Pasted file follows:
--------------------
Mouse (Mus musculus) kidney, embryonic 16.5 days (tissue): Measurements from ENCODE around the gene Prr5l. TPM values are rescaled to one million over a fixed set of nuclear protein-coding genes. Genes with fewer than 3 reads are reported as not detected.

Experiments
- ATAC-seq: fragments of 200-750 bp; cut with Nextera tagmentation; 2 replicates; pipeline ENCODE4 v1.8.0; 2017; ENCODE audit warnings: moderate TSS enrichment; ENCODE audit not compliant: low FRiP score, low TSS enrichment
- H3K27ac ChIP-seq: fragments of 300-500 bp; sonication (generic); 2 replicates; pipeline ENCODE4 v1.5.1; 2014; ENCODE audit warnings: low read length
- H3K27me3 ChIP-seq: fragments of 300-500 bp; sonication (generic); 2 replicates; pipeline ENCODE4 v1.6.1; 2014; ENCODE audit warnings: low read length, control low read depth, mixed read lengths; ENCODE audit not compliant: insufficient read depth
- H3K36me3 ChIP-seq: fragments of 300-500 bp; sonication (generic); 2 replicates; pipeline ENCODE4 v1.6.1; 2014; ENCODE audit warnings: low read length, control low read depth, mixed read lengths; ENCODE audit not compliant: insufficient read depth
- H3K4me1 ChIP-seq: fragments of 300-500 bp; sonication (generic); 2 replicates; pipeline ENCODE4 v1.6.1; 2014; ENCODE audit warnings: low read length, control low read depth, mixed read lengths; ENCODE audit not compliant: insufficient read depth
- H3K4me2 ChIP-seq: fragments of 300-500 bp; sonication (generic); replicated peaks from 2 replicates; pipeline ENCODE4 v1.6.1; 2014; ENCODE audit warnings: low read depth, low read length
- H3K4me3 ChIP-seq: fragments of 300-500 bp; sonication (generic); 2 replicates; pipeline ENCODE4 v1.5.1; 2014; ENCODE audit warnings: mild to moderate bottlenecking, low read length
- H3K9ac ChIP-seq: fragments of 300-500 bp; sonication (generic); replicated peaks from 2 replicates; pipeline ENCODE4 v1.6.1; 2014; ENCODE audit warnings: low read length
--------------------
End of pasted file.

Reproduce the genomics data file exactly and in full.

Mouse (Mus musculus) kidney, embryonic 16.5 days (tissue): Measurements from ENCODE around the gene Prr5l. TPM values are rescaled to one million over a fixed set of nuclear protein-coding genes. Genes with fewer than 3 reads are reported as not detected.

Experiments
- ATAC-seq: fragments of 200-750 bp; cut with Nextera tagmentation; 2 replicates; pipeline ENCODE4 v1.8.0; 2017; ENCODE audit warnings: moderate TSS enrichment; ENCODE audit not compliant: low FRiP score, low TSS enrichment
- H3K27ac ChIP-seq: fragments of 300-500 bp; sonication (generic); 2 replicates; pipeline ENCODE4 v1.5.1; 2014; ENCODE audit warnings: low read length
- H3K27me3 ChIP-seq: fragments of 300-500 bp; sonication (generic); 2 replicates; pipeline ENCODE4 v1.6.1; 2014; ENCODE audit warnings: low read length, control low read depth, mixed read lengths; ENCODE audit not compliant: insufficient read depth
- H3K36me3 ChIP-seq: fragments of 300-500 bp; sonication (generic); 2 replicates; pipeline ENCODE4 v1.6.1; 2014; ENCODE audit warnings: low read length, control low read depth, mixed read lengths; ENCODE audit not compliant: insufficient read depth
- H3K4me1 ChIP-seq: fragments of 300-500 bp; sonication (generic); 2 replicates; pipeline ENCODE4 v1.6.1; 2014; ENCODE audit warnings: low read length, control low read depth, mixed read lengths; ENCODE audit not compliant: insufficient read depth
- H3K4me2 ChIP-seq: fragments of 300-500 bp; sonication (generic); replicated peaks from 2 replicates; pipeline ENCODE4 v1.6.1; 2014; ENCODE audit warnings: low read depth, low read length
- H3K4me3 ChIP-seq: fragments of 300-500 bp; sonication (generic); 2 replicates; pipeline ENCODE4 v1.5.1; 2014; ENCODE audit warnings: mild to moderate bottlenecking, low read length
- H3K9ac ChIP-seq: fragments of 300-500 bp; sonication (generic); replicated peaks from 2 replicates; pipeline ENCODE4 v1.6.1; 2014; ENCODE audit warnings: low read length